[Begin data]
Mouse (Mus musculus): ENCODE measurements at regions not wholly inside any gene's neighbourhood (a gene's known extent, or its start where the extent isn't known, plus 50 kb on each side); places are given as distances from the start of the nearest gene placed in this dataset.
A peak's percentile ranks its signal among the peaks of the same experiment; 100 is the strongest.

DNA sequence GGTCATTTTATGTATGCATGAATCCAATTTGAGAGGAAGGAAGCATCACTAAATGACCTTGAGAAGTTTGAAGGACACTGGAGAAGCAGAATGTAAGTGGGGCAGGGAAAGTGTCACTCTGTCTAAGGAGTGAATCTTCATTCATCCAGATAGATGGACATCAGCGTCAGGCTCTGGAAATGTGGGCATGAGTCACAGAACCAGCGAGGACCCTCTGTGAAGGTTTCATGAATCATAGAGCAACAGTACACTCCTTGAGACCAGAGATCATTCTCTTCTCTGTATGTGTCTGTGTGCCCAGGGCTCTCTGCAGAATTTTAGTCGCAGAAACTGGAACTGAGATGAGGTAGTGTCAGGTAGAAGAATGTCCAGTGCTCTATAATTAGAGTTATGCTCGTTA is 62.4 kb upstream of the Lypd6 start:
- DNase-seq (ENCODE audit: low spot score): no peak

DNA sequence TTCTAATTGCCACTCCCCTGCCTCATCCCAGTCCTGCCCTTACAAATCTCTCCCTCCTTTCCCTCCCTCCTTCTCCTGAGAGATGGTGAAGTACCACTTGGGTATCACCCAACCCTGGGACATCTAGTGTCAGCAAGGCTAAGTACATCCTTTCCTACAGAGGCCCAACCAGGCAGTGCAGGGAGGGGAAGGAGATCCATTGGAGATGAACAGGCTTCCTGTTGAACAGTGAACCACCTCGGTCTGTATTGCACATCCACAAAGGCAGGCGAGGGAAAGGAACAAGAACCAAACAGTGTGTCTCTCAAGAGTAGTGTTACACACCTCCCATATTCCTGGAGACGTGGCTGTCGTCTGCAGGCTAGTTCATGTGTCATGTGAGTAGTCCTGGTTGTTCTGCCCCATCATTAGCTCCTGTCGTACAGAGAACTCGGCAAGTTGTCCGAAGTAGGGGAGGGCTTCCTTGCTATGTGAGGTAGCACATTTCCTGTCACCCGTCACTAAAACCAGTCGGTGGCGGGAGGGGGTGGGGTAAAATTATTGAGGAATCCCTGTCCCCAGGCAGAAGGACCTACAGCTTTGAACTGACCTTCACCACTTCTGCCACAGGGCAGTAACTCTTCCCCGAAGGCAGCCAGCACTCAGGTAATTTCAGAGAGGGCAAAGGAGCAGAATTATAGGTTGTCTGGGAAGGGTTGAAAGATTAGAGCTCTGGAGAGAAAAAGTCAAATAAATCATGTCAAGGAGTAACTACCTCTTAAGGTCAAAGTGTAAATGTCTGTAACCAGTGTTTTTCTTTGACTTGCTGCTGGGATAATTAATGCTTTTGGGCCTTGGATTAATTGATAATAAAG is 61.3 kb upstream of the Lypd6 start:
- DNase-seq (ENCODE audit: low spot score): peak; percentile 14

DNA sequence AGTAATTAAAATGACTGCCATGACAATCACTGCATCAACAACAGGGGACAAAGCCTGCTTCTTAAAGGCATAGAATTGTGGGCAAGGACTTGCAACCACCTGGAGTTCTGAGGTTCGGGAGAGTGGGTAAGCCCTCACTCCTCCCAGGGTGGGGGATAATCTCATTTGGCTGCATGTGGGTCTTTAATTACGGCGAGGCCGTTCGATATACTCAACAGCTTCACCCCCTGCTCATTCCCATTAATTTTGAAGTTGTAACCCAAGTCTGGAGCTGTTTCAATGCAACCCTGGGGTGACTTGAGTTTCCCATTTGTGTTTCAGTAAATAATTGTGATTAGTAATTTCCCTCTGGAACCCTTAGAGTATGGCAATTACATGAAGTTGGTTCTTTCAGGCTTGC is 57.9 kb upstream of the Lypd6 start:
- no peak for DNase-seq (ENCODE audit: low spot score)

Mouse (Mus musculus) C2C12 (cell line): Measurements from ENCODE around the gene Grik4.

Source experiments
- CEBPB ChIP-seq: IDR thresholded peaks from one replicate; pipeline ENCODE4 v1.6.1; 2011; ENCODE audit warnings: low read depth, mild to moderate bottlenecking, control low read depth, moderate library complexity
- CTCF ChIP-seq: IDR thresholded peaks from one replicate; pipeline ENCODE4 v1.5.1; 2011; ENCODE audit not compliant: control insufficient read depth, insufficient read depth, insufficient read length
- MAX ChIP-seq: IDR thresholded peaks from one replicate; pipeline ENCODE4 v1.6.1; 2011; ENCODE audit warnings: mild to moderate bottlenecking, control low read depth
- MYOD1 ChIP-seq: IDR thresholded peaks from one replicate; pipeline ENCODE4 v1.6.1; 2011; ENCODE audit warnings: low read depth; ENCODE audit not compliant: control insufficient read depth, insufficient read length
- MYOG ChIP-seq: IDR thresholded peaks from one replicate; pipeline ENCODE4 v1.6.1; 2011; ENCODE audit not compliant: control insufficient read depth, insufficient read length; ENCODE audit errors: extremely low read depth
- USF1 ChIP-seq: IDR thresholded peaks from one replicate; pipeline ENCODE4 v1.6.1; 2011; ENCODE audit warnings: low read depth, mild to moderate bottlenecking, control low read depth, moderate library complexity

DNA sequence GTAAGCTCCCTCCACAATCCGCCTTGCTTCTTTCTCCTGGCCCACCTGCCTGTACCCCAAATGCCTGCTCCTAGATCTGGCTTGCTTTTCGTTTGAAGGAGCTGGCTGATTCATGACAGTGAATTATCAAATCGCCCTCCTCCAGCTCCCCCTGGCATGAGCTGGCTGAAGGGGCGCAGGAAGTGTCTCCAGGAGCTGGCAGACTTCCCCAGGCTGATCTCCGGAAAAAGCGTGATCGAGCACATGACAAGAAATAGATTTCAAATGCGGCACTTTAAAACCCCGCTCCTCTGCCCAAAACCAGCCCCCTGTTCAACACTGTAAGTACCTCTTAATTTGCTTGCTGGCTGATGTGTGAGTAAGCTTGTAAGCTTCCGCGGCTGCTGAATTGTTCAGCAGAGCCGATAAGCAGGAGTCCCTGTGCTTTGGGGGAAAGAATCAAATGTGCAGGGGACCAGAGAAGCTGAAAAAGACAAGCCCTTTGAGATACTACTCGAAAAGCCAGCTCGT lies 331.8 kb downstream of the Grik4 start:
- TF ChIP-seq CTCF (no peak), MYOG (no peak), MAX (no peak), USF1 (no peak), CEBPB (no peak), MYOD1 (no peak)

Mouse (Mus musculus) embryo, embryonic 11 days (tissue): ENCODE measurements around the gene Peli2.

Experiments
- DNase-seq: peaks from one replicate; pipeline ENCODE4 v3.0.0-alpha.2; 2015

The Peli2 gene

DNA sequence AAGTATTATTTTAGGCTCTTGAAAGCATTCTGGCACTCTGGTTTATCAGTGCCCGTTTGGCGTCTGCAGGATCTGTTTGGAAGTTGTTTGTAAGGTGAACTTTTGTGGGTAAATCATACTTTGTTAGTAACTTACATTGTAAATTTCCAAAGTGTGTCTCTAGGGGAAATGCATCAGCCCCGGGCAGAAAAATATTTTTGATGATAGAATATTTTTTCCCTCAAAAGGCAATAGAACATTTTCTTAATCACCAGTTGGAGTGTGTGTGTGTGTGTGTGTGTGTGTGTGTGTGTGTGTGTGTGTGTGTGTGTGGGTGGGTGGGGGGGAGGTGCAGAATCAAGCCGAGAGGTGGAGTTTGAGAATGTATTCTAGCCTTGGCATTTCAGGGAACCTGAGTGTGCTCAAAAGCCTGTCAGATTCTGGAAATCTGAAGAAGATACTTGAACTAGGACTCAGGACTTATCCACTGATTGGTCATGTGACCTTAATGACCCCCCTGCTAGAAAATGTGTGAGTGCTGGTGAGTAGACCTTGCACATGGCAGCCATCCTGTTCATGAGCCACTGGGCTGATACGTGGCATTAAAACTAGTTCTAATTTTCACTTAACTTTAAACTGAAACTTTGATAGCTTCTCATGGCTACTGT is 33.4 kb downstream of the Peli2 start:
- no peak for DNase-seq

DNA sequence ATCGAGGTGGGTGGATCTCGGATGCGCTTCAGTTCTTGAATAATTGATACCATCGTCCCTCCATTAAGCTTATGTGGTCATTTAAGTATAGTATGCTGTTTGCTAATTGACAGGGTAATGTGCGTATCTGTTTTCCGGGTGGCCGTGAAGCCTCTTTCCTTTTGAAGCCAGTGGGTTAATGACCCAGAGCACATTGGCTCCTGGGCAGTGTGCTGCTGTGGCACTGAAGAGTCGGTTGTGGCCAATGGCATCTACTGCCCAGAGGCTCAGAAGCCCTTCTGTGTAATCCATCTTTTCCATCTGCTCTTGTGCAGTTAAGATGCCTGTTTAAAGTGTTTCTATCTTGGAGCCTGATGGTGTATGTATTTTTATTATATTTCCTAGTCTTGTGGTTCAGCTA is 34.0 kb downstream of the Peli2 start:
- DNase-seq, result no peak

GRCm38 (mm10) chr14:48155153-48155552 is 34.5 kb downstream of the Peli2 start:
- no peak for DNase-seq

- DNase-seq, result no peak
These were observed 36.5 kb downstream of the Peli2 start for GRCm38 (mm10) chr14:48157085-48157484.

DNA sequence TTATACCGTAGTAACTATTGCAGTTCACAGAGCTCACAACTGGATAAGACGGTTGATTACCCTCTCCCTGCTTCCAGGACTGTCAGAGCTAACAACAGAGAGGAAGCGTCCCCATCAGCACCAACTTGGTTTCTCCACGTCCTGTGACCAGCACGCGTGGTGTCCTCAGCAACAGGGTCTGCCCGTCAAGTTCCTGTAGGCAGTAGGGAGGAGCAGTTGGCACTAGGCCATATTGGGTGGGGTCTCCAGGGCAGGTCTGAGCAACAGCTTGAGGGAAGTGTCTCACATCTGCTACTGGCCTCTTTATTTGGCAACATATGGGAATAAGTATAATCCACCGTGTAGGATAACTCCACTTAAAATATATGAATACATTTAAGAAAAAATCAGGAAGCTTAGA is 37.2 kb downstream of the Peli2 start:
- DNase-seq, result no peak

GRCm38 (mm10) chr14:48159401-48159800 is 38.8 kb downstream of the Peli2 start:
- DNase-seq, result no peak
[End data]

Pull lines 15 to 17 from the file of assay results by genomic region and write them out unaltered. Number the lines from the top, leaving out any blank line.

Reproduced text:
- MYOG ChIP-seq: IDR thresholded peaks from one replicate; pipeline ENCODE4 v1.6.1; 2011; ENCODE audit not compliant: control insufficient read depth, insufficient read length; ENCODE audit errors: extremely low read depth
- USF1 ChIP-seq: IDR thresholded peaks from one replicate; pipeline ENCODE4 v1.6.1; 2011; ENCODE audit warnings: low read depth, mild to moderate bottlenecking, control low read depth, moderate library complexity

DNA sequence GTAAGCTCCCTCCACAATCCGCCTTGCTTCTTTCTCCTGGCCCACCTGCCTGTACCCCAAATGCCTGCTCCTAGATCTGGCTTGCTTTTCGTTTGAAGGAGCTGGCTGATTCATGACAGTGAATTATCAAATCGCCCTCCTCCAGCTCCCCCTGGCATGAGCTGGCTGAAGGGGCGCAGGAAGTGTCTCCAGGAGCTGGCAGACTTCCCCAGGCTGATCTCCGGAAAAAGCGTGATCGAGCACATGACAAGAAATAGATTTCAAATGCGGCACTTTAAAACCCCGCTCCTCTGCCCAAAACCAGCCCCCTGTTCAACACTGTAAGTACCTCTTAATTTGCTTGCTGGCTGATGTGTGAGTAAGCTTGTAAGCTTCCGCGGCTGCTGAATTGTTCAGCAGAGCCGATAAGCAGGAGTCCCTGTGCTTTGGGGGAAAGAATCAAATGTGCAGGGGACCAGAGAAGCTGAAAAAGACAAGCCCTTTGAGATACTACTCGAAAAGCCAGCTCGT lies 331.8 kb downstream of the Grik4 start: